In my 2012 article I also write that the Libertarian candidate “wants to audit and reform the Federal Reserve”. Yawn. Why not take (economic) freedom right to its logical and rightful conclusion and take a stance against legal tender laws and central banks’ monopoly on the issuance of money? Why can’t the two parties in a transaction decide for themselves what monetary instrument they want to use to compensate one another?

I then state that Johnson “wants to legalize, tax and regulate marijuana” before claiming that he “believes in civil liberties”. Yet one who truly believes in civil liberties would not dare argue in favor of the government’s authority to tell us when, how, and where to consume a plant – let alone try to make a buck off of our voluntary choices while at the same time attempting to manipulate those choices by way of taxation.

In response to the above, some will tell me I am just a hopeless ideologue and that my utopian vision of a libertarian paradise is just as unlikely to come about by not voting than by voting. However my advocacy is only partially concerned with voting, whereas sticking to the libertarian principles of non-aggression and self-ownership is absolutely non-negotiable, period. By now it has become more than obvious that Gary Johnson is not a good example of a principled libertarian, and as such I take offense at his claiming to be so. In that respect the above only scratches the surface, but then again he is just another politician that we should not waste much time or effort thinking or talking about.


The Self-Regulating Power of the Market

A common objection to a libertarian society is the “without the government corporations would rule the planet” argument. The theory goes something like this: having few or no laws would give business free reign to run roughshod over our rights since the people have no recourse if they are violated. By extension the idea of limited (let alone no) government is quickly dismissed as a utopian illusion thought up by naïve dreamers who think corporations are run solely by selfless do-gooders.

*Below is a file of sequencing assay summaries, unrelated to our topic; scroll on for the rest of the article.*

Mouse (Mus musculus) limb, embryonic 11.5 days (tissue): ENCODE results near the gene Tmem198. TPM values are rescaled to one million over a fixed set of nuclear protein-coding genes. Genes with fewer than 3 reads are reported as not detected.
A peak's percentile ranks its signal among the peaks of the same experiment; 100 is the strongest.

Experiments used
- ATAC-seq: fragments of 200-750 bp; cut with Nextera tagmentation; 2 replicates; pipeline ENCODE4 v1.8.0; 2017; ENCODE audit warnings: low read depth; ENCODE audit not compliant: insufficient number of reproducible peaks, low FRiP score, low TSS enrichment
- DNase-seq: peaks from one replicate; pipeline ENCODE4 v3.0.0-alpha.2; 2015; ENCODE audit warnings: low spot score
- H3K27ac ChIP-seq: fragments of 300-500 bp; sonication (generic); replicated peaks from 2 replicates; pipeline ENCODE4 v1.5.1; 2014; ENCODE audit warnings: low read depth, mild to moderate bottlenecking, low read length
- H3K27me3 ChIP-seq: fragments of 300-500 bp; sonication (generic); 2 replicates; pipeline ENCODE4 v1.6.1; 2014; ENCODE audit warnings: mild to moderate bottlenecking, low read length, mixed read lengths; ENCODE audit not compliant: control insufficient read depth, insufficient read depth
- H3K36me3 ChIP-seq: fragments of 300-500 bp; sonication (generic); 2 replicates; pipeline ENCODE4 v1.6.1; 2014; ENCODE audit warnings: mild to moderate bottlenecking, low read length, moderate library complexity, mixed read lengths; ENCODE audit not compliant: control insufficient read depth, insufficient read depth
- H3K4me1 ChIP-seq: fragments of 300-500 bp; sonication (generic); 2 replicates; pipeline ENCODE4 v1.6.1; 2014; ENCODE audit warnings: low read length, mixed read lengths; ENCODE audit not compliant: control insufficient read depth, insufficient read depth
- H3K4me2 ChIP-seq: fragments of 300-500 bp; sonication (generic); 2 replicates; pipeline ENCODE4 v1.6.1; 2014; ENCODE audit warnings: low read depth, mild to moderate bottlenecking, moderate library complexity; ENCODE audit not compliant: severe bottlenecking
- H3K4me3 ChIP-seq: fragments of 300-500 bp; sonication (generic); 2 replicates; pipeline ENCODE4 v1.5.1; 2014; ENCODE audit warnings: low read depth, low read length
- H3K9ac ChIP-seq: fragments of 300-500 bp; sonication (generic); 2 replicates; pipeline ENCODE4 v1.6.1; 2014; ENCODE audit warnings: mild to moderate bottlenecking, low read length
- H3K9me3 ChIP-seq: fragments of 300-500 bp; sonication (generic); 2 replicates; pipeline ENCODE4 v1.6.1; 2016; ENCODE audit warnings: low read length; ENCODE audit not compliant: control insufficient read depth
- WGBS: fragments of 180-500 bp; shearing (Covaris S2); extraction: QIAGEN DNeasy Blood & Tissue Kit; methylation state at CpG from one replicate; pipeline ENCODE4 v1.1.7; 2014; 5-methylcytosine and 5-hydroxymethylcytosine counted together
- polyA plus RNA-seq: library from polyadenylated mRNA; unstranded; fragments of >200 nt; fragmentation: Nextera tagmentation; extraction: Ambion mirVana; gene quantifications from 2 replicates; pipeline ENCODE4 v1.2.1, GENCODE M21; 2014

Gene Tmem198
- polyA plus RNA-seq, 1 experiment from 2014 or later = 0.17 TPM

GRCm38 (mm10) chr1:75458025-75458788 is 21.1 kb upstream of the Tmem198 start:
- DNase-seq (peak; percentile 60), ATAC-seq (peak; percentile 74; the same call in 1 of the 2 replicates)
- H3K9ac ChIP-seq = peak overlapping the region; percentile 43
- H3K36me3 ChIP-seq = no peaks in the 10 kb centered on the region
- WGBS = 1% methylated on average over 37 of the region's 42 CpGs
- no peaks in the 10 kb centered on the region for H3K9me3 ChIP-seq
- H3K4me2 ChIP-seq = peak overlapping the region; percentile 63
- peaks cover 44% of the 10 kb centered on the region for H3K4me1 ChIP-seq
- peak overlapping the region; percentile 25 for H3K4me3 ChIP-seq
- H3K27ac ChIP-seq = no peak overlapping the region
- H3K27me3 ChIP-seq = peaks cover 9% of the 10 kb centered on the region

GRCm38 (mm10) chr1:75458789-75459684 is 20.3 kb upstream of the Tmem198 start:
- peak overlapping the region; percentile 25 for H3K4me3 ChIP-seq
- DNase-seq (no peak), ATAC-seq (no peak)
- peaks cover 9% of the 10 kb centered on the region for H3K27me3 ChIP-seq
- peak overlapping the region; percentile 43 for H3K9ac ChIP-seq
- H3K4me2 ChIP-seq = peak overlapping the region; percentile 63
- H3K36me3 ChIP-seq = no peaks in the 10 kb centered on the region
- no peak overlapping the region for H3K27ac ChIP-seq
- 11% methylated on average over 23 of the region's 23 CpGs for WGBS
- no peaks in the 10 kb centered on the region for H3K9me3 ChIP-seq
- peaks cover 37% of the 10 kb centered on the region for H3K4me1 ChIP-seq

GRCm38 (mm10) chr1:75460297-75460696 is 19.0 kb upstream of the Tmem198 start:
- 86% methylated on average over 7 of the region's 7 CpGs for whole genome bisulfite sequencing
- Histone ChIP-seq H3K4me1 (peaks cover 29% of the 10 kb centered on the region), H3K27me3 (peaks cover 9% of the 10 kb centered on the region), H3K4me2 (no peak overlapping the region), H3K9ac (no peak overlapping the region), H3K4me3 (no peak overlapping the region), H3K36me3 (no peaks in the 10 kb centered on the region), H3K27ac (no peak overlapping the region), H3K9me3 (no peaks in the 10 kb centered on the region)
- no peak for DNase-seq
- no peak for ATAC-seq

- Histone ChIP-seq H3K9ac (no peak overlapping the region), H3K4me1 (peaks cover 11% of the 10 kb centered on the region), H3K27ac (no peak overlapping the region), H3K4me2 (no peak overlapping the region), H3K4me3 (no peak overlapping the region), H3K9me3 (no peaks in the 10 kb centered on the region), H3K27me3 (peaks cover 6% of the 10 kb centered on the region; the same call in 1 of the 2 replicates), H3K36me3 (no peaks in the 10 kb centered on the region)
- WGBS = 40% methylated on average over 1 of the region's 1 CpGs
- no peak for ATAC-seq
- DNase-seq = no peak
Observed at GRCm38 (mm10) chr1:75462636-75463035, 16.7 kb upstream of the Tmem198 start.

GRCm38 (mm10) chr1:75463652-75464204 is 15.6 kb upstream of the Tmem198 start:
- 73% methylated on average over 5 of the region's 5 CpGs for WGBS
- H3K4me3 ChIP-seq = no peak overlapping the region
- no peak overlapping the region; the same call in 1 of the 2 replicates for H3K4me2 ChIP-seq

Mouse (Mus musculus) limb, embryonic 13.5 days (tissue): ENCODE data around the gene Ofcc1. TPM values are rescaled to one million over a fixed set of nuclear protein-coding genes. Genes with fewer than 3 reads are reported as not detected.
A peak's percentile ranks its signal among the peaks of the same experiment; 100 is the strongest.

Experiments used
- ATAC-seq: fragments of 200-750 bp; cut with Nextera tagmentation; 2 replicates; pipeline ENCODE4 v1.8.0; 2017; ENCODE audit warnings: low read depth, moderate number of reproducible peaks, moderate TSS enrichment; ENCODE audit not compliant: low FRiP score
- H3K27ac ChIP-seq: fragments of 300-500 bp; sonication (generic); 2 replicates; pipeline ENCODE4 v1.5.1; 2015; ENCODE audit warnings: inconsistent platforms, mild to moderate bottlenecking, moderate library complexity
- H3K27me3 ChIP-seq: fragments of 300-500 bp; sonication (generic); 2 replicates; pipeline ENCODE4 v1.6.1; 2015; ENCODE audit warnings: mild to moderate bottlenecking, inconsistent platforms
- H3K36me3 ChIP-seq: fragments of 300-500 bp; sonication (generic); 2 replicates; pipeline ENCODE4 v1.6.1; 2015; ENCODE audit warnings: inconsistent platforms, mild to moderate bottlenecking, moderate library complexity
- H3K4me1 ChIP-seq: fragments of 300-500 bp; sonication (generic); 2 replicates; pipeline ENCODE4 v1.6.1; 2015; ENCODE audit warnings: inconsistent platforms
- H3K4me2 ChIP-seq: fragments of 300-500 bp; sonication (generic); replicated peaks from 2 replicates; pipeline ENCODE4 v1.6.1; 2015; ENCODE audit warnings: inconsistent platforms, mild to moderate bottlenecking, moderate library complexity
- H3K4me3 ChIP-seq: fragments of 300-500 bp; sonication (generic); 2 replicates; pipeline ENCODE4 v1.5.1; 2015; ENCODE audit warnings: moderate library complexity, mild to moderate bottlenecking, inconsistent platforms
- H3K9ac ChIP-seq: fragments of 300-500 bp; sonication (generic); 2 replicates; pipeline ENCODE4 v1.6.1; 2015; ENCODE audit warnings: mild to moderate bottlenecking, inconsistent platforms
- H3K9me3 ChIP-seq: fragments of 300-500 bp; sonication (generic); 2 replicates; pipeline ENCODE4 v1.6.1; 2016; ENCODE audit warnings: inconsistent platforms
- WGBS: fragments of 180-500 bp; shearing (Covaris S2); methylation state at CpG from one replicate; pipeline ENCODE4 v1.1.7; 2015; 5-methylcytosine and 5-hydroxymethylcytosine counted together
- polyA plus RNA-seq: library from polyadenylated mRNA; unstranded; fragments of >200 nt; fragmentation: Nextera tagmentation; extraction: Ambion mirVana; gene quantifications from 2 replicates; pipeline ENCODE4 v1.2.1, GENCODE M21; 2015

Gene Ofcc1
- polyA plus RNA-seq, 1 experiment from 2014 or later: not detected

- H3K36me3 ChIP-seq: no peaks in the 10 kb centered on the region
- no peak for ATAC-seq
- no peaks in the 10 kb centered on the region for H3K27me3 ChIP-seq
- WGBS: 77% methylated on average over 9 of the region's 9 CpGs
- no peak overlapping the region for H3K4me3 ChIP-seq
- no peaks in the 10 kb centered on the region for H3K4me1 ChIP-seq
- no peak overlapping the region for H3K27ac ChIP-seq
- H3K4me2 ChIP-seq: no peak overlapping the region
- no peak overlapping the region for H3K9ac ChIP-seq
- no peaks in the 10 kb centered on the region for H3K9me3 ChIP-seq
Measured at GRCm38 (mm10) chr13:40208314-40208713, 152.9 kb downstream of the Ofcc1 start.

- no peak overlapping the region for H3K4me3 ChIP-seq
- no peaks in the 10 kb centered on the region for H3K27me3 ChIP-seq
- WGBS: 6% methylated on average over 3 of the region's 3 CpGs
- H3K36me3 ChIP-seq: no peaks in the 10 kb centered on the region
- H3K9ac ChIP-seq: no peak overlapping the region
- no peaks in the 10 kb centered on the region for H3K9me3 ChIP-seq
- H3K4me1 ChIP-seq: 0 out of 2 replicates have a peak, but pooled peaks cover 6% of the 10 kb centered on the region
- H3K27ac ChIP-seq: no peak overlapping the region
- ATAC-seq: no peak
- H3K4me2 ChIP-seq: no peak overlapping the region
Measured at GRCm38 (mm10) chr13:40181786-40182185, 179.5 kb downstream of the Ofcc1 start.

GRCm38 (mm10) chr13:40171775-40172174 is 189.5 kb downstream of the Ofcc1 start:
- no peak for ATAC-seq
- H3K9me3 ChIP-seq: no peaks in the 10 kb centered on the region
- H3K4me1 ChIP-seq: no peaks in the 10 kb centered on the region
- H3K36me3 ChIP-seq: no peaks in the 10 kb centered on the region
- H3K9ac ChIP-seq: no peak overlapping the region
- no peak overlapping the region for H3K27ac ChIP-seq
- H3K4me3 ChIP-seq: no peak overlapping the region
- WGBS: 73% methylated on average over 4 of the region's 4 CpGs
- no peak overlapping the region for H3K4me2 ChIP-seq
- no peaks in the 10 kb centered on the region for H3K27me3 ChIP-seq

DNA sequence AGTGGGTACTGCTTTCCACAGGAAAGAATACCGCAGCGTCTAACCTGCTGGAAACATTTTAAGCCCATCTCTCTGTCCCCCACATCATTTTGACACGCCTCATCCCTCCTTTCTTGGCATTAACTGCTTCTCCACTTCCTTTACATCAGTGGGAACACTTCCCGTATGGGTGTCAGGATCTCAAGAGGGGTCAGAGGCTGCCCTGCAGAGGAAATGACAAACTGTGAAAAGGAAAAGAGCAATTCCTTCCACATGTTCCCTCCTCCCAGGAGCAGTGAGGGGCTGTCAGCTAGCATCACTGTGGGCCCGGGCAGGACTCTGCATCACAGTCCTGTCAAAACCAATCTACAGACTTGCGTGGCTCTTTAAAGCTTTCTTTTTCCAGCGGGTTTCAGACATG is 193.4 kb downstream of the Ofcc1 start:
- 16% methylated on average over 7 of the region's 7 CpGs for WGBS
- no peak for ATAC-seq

Fortunately those that have taken a more than slight interest in the message of liberty know better. The majority of libertarians are not corporate apologists but rather critical thinkers who understand that while no system is perfect, centralizing power into the hands of a relative few is least likely to genuinely protect people’s rights. Besides, while government can – and routinely does – secure your compliance with the threat of “legitimate” violence, a business that fails to live up to its promises can either step up its game or watch while its customers take their business to a competitor.

Libertarian theory basically holds that built-in market mechanisms reward good business practices and penalize bad ones, thereby removing any need for government intervention. After all, a free market has no barriers to entry that would stop an entrepreneur from filling the void left by competitors. In many cases however, one does not need to go that far at all. Since reputation is key to the survival of any business the free flow of information protects customers from mistreatment. In this information age that has become truer than ever.